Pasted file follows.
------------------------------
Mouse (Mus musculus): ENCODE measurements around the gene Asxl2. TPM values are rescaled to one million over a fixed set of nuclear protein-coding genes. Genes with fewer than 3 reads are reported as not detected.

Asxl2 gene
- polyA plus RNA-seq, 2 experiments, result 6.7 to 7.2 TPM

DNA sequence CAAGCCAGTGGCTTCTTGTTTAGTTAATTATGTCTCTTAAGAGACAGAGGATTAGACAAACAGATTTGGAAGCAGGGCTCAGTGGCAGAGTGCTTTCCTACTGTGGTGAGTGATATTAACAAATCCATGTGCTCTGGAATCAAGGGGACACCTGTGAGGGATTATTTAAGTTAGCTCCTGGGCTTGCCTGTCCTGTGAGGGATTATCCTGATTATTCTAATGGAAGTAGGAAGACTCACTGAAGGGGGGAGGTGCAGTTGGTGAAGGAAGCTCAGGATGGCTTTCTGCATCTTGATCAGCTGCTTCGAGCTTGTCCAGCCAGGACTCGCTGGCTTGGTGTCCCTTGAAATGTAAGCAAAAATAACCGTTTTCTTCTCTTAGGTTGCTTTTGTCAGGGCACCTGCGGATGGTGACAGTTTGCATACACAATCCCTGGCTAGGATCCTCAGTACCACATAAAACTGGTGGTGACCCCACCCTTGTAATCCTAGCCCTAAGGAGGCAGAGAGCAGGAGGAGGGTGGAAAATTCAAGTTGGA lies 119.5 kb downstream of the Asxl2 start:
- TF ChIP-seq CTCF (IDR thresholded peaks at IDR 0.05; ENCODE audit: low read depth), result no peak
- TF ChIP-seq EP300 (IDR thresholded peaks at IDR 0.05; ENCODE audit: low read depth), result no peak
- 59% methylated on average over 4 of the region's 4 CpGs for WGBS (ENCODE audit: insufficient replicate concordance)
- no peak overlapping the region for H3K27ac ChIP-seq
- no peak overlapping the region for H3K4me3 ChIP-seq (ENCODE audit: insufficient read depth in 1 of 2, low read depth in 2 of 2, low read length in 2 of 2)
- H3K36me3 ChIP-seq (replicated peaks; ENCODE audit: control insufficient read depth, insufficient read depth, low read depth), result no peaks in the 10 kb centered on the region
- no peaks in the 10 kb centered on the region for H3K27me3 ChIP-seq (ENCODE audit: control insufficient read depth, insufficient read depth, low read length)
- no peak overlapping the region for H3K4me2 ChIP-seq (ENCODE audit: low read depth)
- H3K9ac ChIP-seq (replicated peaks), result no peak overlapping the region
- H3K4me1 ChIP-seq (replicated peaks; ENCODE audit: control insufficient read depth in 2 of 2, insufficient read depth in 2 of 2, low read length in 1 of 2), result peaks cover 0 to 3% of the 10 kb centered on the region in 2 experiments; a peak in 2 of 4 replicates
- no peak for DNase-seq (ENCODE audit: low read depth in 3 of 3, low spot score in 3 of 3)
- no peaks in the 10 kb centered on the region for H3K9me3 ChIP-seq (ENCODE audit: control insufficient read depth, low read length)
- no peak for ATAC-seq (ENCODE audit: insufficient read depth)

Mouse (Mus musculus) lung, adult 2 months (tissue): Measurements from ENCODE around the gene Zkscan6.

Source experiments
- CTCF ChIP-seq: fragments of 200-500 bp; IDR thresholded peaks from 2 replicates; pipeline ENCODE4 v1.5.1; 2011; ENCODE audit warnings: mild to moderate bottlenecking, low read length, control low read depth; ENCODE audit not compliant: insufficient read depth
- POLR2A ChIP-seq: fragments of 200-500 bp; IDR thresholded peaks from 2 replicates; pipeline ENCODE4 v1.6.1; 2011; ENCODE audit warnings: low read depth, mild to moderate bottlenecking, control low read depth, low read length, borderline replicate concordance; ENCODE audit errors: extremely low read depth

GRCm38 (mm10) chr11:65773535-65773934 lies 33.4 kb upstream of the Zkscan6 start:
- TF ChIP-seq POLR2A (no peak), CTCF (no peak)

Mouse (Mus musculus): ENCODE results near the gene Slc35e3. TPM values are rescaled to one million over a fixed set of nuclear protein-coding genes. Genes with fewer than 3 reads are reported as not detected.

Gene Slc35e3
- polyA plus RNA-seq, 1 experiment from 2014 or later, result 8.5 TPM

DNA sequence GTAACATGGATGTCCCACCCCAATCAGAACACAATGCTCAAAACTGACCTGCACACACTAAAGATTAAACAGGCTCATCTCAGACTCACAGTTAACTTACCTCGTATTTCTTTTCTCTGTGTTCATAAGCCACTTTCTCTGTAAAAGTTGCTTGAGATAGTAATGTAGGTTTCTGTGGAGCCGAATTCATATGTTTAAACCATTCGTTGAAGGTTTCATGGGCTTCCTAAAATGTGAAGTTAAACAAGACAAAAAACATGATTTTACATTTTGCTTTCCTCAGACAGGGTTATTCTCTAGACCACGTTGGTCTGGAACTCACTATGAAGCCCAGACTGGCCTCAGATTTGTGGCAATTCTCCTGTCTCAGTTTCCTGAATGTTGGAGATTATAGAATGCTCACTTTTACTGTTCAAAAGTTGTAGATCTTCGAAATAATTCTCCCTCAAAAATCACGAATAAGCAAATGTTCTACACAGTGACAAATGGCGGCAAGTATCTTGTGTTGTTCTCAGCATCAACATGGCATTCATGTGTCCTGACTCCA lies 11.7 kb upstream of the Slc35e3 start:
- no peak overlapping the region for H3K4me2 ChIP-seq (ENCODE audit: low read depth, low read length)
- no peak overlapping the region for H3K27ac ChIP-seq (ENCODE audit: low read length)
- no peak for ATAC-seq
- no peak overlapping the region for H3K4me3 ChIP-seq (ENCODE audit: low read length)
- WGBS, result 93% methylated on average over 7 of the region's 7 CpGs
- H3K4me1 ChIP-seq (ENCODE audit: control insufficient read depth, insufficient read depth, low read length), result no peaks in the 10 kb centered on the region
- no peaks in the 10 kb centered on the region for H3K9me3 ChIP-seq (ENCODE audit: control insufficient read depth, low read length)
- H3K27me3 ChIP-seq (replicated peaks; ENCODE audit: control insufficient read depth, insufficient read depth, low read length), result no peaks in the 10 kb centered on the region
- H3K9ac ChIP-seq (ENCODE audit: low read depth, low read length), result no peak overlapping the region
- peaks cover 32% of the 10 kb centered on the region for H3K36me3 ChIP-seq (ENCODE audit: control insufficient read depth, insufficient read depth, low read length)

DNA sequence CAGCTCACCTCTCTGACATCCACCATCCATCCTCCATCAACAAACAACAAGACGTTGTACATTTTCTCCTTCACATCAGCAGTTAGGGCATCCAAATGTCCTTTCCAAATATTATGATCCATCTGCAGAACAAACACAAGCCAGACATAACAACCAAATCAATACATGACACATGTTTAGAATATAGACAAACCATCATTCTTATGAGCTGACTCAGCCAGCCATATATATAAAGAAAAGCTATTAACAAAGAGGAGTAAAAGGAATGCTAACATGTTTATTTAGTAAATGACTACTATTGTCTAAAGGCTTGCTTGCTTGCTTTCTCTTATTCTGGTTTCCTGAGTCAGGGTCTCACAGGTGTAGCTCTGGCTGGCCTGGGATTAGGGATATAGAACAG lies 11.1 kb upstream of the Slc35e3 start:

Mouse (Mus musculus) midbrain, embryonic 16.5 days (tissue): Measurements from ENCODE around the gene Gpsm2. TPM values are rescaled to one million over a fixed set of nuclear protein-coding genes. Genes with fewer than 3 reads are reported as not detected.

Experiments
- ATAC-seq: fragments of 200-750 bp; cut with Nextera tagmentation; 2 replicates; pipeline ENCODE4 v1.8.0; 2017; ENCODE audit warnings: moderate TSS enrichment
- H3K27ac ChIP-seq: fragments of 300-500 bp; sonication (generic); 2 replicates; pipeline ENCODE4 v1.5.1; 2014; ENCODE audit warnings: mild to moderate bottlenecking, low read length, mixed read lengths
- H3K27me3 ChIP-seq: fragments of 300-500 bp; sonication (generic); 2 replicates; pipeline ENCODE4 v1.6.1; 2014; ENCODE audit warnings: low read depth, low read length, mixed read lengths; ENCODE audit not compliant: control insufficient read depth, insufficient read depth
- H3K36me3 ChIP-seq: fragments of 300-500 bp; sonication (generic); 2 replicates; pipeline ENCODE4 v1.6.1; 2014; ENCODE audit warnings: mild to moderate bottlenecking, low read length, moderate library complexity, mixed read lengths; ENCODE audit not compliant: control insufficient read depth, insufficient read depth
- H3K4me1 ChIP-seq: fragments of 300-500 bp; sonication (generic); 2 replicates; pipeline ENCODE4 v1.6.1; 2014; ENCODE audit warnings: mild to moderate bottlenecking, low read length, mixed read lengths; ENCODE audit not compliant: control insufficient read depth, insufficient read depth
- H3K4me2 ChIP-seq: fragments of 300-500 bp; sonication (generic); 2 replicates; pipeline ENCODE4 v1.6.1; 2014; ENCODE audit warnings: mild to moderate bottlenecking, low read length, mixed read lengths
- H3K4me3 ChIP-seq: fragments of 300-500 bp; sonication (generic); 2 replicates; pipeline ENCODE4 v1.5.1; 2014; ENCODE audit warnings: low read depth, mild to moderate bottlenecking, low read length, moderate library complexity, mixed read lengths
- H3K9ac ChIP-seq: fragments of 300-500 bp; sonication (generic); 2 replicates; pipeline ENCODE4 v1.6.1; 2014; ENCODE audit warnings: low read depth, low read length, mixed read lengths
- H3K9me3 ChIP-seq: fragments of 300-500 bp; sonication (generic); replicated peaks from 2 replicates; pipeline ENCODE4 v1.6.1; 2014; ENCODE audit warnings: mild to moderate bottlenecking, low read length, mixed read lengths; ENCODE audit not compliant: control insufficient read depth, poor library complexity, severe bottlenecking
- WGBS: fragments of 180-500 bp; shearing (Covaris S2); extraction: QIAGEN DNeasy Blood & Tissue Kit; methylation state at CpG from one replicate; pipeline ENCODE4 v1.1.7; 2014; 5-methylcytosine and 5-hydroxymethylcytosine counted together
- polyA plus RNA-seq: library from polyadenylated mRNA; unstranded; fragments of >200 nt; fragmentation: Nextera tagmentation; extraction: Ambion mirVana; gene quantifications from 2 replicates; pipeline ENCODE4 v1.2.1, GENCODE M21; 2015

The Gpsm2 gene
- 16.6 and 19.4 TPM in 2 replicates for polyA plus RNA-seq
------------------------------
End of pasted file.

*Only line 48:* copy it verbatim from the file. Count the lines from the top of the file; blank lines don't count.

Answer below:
- H3K9ac ChIP-seq: fragments of 300-500 bp; sonication (generic); 2 replicates; pipeline ENCODE4 v1.6.1; 2014; ENCODE audit warnings: low read depth, low read length, mixed read lengths